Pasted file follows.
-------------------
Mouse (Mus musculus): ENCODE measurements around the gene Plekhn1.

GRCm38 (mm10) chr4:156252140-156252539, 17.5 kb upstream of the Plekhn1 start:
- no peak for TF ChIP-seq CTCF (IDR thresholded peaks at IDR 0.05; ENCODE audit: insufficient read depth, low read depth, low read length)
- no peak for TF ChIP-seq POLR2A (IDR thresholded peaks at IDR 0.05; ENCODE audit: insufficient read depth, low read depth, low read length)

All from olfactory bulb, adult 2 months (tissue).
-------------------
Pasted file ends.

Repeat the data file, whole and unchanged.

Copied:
Mouse (Mus musculus): ENCODE measurements around the gene Plekhn1.

GRCm38 (mm10) chr4:156252140-156252539, 17.5 kb upstream of the Plekhn1 start:
- no peak for TF ChIP-seq CTCF (IDR thresholded peaks at IDR 0.05; ENCODE audit: insufficient read depth, low read depth, low read length)
- no peak for TF ChIP-seq POLR2A (IDR thresholded peaks at IDR 0.05; ENCODE audit: insufficient read depth, low read depth, low read length)

All from olfactory bulb, adult 2 months (tissue).